Indian poet, Kabir, once wrote, “Music without words means leaving behind the mind. And leaving behind the mind is meditation. Meditation returns you to the source. And the source of all is sound.”
Much can be said without using words. Sound, body language and energy can all be as powerful if not more so than the spoken word. When a song abandons words, it must find a way to captivate the listener. And once it succeeds in captivating, holding the listener’s attention until the song is over is the greatest test. Jazz music has been doing this successfully for nearly 100 years. However, there is a bigger challenge for a solo musician to pull off this feat versus a group of musicians.
Ukelele virtuoso, Jake Shimabukuro, is one of those rare individuals who can dazzle thousands of people with just four strings. Fittingly, last Friday evening’s concert at Portland’s Oregon Zoo featured two solo musicians who are famous for mesmerizing audiences around the world with their incredible instrumental compositions. The other being guitarist Leo Kottke.
If there is one thing Portlanders can handle well, it’s a little rain. An hour-long, light, rainfall before the show seemed to have minimal effect on picnnickers and their elaborate food spreads. And once Shimabukuro promptly took the stage at seven o’clock, it was nothing but 90 minutes of solid musicianship. Shimabukuro has redefined the whole image of the ukelele as an instrument. Long gone are the days of breezy, Hawaiian tunes that bring thoughts of tropical sunsets and luaus. Shimabukuro has taken the instrument to a level of playing that may have never been reached before. His energy and enthusiasm is also special in itself.
Shimabukuro is good at balancing his set-lists. After a modest intro, he busted out the suspenseful “Bring Your Adz,” a song that showed newcomers to his music just a sliver of his ferocious playing. The ukeleleist purposely holds back on some songs, when it is obvious he wants to tear up the stage. While on others he shreds- yes, shreds- on the uke, at the same time joyfully, bouncing around the stage engaging the audience in the music.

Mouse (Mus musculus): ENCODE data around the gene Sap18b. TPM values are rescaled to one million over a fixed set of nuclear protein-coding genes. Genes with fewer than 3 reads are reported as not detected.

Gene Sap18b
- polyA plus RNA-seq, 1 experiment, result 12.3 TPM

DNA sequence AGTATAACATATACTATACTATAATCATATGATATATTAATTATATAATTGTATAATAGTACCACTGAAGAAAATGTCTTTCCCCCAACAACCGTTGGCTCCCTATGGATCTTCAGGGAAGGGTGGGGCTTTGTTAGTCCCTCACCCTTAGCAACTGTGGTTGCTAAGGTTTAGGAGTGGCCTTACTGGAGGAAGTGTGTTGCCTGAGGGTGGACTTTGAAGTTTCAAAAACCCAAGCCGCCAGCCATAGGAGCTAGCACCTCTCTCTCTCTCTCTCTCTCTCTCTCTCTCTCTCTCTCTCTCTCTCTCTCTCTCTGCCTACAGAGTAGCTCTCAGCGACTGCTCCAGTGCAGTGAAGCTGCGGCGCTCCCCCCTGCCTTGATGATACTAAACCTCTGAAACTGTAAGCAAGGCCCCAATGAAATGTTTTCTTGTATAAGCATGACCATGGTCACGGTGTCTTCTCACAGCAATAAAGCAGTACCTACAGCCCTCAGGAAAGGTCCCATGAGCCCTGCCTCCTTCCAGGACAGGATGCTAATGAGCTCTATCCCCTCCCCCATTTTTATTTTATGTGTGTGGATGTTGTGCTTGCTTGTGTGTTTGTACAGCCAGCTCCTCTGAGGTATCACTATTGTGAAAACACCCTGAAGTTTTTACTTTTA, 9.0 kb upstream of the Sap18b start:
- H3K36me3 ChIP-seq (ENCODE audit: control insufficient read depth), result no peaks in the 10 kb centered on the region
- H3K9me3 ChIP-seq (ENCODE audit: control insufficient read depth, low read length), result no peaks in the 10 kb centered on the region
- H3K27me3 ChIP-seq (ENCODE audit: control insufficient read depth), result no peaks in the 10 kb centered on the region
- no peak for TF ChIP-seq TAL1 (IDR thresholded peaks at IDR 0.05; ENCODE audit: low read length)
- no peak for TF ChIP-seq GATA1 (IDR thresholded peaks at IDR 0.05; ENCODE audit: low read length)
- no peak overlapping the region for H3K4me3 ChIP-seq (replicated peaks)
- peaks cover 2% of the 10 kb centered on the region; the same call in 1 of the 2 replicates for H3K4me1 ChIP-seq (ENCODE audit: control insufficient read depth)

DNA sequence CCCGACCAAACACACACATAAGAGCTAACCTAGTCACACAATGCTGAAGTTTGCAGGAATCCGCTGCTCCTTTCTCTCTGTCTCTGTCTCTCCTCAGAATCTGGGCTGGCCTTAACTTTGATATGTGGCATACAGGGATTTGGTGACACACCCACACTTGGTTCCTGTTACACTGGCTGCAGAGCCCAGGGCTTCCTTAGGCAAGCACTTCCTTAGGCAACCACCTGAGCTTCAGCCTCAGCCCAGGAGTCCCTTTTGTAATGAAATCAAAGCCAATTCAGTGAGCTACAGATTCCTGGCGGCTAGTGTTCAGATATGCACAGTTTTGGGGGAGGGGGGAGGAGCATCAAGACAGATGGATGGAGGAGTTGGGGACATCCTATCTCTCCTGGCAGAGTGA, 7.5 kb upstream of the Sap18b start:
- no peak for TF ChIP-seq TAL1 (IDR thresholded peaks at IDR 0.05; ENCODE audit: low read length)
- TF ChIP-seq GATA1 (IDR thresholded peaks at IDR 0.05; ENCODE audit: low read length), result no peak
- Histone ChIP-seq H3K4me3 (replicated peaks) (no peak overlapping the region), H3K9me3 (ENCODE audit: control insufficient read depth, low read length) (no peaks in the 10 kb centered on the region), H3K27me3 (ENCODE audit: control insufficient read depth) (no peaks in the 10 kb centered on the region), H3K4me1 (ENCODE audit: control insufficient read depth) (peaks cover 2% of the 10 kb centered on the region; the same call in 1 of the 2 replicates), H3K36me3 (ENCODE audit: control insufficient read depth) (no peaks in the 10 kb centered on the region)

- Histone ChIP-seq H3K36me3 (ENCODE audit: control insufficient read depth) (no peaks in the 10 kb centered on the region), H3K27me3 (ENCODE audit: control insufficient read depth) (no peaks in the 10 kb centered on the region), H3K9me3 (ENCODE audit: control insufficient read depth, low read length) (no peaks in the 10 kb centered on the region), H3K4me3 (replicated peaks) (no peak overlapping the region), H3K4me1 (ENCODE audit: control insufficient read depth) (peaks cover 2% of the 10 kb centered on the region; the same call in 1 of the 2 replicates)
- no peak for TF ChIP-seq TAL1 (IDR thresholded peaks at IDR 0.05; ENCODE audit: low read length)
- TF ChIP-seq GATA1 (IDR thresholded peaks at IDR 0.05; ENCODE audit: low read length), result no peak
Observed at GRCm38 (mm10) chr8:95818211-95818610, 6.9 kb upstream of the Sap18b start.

Carefully plucking the strings, Shimabukuro laid out a beautiful version of Leonard Cohen’s “Hallelujah” that had the uke sounding like a harp. “Island Fever Blues” was a new song that Shimabukuro played for only the second time live. Again, his delicate plucking was seamless and precise. During “Ukelele 5-0,” the musician jumped up and down, rocking his ukelele with a wide, contagious smile.
Shimabukuro’s ability to make each string sound like its own instrument is certainly worth noting. Whether he is playing his music or covering a tune originally played by a full band, he is able to fill the necessary voids so that each song sounds complete. One example of this would be Shimabukuro’s rendition of “Bohemian Rapsody.” He played this in its entirety without a hitch. By the time the musician was finished with his 13 song set, the crowd was in awe of the truly inspiring performance.
A brief intermission paved the way for veteran guitarist Leo Kottke. While Kottke will sing on occasion, it is clear his style of finger-picking is what draws so many to his music. The musician also has a knack for good story-telling. Growing up, Kottke was raised in 12 different states. This is evidenced in many of his childhood tales as they are classic Americana.
Kottke moves about the strings swiftly and powerfully. Without hesitation, he gracefully dances along the fretboard in an assertive manner. His singing during the show is very minimal, but when it’s present his baritone compliments his playing naturally. When he’s not singing, he fills the space of a song tight with intricate notations and impossibly difficult chord changes.
Kottke has a somewhat Eeyore cadence to his speech. He shares stories of silly mishaps and (clearly) exaggerated tales. His ho-hum attitude to his misfortunes is loveable in a way. But he has a tendency to downplay his talent. I’m sure it’s a front of course. The man is incredibly talented, a natural entertainer and a hell of a guitar player.
On any given day, you can catch a show loaded with looping, sampling, and other crazy auditory and visual effects. Those kinds of live experiences aren’t going anywhere anytime soon. But to see two musicians play like Jake Shimabukuro and Leo Kottke is a rare, organic moment that you should never make the mistake of missing if they ever make a visit to your city.